For the past 25 years Johnson has worked on connecting African Americans, and other people of color, to the National Parks, using history as a tool for social change. Black people are the one ethnic group in the U.S. least likely to visit a National Park and changing that fact has become the foundation for Johnson’s passion to forge a bridge between the African American community and America’s Best Idea.
That work has received media coverage in publications ranging from the New York Times to Ken Burns and Dayton Duncan’s PBS documentary film, “The National Parks, America’s Best Idea” in 2009, and “The Oprah Winfrey Show” in 2010.
2020: Midy Aponte - The Return to Belonging and Reclaimed Narratives About These Lands
October 8, 2020
A discussion with Midy Aponte, chief experience officer at Spitfire Strategies, as she discusses the current reckoning of our nation’s history and highlights the role of communication in reexamining our collective relationships with the land, and each other.
As a communication strategist, Aponte has devoted her career to driving national narratives on important issues. From income inequality and environmental justice, to health equity and cultural preservation, Aponte is nationally recognized for her ability to advance issues using creatively conceptualized and smartly implemented communication tactics.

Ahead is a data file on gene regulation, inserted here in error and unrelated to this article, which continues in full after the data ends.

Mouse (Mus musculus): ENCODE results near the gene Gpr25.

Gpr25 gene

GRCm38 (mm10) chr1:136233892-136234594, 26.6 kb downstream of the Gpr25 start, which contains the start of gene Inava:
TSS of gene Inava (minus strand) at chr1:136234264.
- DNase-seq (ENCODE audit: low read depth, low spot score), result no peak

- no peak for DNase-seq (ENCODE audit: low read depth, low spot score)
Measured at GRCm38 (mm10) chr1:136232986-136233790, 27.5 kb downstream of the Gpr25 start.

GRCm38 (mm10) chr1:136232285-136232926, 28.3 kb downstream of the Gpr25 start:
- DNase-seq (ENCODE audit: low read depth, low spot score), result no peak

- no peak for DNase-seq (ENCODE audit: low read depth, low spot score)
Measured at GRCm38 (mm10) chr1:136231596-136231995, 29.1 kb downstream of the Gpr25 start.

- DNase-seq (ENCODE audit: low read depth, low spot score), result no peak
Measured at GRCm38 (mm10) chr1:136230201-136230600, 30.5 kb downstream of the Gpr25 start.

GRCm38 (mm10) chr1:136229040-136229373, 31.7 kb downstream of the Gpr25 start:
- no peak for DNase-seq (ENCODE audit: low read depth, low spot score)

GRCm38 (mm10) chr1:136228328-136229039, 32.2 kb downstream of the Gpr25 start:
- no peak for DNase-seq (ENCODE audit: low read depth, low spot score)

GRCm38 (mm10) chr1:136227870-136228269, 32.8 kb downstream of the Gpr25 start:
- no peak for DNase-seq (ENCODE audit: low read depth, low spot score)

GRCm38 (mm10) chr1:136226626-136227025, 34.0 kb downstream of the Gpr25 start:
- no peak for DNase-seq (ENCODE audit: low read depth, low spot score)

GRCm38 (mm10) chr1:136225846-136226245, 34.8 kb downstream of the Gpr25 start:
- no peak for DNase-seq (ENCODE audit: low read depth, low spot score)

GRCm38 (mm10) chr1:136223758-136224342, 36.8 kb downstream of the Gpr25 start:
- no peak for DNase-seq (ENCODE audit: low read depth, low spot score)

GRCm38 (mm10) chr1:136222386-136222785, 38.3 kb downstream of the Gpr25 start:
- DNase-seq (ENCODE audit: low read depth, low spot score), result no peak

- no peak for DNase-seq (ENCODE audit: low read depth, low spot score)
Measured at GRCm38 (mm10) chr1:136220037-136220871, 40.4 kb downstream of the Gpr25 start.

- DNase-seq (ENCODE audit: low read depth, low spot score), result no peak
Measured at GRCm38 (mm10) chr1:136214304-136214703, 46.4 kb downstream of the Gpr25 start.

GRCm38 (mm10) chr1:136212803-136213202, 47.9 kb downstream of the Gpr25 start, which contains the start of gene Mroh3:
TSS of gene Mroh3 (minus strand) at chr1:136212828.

Aponte is also a persistent advocate for the preservation of American Latino culture and history. A daughter of Cuban immigrants, Aponte served as the founding executive director of the American Latino Heritage Fund of the National Park Foundation, where she built a nonprofit fund that inspires awareness of historic preservation, outdoor recreation, and conservation among American Latino audiences.
Aponte is an alumna of the National Hispana Leadership Institute’s Executive Leadership Program (Class of 2011) and the United States-Spain Council’s Hispanic Leaders Program (Class of 2014). Currently, Aponte serves on several nonprofit boards, including the Alaska Wilderness League and the Latino Community Foundation of Colorado, and is a member of the GreenLatinos network and the Diverse Environmental Leaders National Speakers’ Bureau.
2019: Storytellers - Year of the Environment Jordahl Public Lands Lecture Special Event
October 10, 2019
Held in conjunction with the 50th anniversary of the Nelson Institute and the 50th anniversary of Earth Day, this special storytelling event featured diverse voices sharing personal stories about the importance of public lands. From stewardship to recreation, this meaningful discussion highlighted public lands and the impact they have on our lives.
- Althea Berstein, 18-year-old EMT
- James Mills, Fellow of the Mountain & Wilderness Writing Program, and recipient of the Paul K. Petzoldt Award for Environmental Education
- Curt Meine, a Senior Fellow with the Aldo Leopold Foundation and the Center for Humans and Nature; a Research Associate with the International Crane Foundation